The World Today for July 23, 2021

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Laurels in Silence

Victorious Olympic athletes will put on their own medals at the Tokyo games this summer. “The medals will not be given around the neck,” International Olympic Committee President Thomas Bach said in an announcement covered by Newsweek. “They will be presented to the athlete on a tray, and then the athlete will take the medal him or herself.”

That was but one sad measure that Olympic officials opted to enact for the Games that open July 23 until Aug. 8 after a one-year postponement due to the coronavirus pandemic.

Local Japanese authorities have banned spectators from the events, ABC News reported. Even so, as the Associated Press noted, tens of thousands of athletes and support staff have converged on Olympic facilities to compete.

Clusters of Covid-19 infections have already shown up among the crowds of international folks, Reuters added. The Russian women’s rugby team’s massage therapist tested positive, for example, forcing the whole team into isolation as authorities tested and traced other cases. Japanese staff at a hotel where Brazilian athletes had been staying also got sick.

“The Olympics are not only just a local potential superspreading event in a poorly vaccinated country but [could perhaps become] a global superspreading event,” University of California, San Francisco infectious disease specialist Peter Chin-Hong said in an interview with Scientific American.

Polls show that the vast majority of Japanese feel unsafe and do not want the Olympics to proceed. About 23 percent of the Japanese public have been fully vaccinated, the BBC noted. In the Washington Post, op-ed writer Mike Wise argued that the games were occurring entirely because many large companies had invested heavily in the rights to broadcast the games or sponsored teams as marketing ploys.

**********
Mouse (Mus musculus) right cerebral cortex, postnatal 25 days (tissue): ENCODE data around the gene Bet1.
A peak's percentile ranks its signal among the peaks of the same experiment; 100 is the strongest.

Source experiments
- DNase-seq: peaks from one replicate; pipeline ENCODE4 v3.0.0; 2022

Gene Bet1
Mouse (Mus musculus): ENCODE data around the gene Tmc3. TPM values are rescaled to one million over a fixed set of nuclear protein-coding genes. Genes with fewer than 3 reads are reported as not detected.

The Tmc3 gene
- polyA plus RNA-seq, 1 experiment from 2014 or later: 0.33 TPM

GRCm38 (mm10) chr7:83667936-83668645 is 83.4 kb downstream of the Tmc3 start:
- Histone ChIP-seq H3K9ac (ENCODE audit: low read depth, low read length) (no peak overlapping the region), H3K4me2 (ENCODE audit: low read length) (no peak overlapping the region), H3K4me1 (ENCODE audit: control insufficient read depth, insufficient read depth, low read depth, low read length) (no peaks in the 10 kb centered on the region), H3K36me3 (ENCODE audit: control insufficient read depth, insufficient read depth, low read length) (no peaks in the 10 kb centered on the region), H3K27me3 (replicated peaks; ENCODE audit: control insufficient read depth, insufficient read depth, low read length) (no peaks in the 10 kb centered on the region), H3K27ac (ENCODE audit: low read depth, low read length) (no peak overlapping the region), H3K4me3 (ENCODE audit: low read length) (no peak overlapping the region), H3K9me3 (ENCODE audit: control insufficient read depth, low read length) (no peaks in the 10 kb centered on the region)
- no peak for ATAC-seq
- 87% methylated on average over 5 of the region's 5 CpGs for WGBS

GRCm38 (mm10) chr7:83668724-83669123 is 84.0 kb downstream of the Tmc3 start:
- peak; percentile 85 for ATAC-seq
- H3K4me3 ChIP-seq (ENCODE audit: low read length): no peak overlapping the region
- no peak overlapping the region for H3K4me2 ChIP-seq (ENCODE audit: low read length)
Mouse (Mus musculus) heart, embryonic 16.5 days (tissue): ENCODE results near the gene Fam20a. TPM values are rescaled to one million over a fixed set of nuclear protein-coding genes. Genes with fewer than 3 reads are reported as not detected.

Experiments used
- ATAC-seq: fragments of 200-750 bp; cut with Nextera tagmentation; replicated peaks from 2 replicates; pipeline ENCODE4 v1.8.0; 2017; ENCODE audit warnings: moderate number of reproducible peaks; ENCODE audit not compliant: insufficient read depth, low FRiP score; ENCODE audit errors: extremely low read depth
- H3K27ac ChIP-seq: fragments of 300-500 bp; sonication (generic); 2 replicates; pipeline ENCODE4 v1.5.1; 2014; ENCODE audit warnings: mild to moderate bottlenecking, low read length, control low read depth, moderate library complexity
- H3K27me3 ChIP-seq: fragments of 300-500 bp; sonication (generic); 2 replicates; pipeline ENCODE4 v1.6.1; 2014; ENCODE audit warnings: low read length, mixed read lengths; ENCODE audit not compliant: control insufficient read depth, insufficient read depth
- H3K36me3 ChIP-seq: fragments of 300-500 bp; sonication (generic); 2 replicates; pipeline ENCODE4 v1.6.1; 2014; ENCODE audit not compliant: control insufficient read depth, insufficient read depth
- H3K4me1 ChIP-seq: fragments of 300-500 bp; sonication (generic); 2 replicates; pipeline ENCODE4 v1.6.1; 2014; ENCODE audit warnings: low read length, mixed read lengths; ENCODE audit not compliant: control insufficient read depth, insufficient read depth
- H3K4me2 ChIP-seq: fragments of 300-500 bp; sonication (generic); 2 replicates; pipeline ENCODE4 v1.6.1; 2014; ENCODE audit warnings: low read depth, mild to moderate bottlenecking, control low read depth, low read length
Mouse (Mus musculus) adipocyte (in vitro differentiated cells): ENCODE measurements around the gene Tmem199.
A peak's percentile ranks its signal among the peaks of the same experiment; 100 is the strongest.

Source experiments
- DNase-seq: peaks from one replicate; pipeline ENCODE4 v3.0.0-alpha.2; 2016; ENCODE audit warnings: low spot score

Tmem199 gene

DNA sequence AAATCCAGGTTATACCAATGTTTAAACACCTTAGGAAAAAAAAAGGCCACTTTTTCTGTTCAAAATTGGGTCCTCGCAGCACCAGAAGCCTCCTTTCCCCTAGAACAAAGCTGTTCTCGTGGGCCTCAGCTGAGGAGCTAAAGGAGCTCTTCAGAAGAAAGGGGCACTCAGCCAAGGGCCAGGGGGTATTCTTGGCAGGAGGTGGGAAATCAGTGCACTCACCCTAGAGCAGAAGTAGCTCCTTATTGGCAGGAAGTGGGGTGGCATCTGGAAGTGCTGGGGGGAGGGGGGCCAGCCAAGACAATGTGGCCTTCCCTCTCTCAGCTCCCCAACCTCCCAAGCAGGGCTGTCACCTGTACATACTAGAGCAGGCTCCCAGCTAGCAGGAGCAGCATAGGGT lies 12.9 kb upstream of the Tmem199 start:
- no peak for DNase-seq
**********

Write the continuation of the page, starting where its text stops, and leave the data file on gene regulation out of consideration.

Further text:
Indeed, Sports Illustrated wrote that organizers would lose $800 million in ticket revenues.

Boston-based writer Natalie Shure called for the abolishment of the Olympics altogether, describing them in the New Republic as financial boondoggles that enrich the wealthy, hurt the public and this year could lead to a wildfire-like spread of the virus among many people from different corners of the globe.

Covid-19 is not the only hurdle that games organizers are facing. The scandals started even before Tokyo will open the games, controversies that include bribery, the AP wrote. Countries like Guinea, also plagued by funding issues, backed out due to Covid-19 fears, Yahoo!Sports noted. And on Wednesday, major Olympic sponsor, Toyota, said it was pulling its TV ads to be broadcast during the Games: While supporting the Olympic was once a boon for a company’s image, that association is now seen as a marketing problem in a country so polarized over the event, the AP wrote in another story.

Meanwhile, the games, even without the virus, are a mammoth undertaking. As Bloomberg explained, tests of the water in Tokyo Bay, for example, have detected high levels of E. coli bacteria.

Bach insisted that new sports legends would emerge during these games. He is right. But they shall rise to their anthems without applause and cheers.



Gas Uber Alles

Germany and the United States agreed this week to allow the completion of Russia’s Nord Stream 2 pipeline in a deal seen as a victory for Berlin and Moscow on energy policy but a potential threat to Ukraine, the Wall Street Journal reported.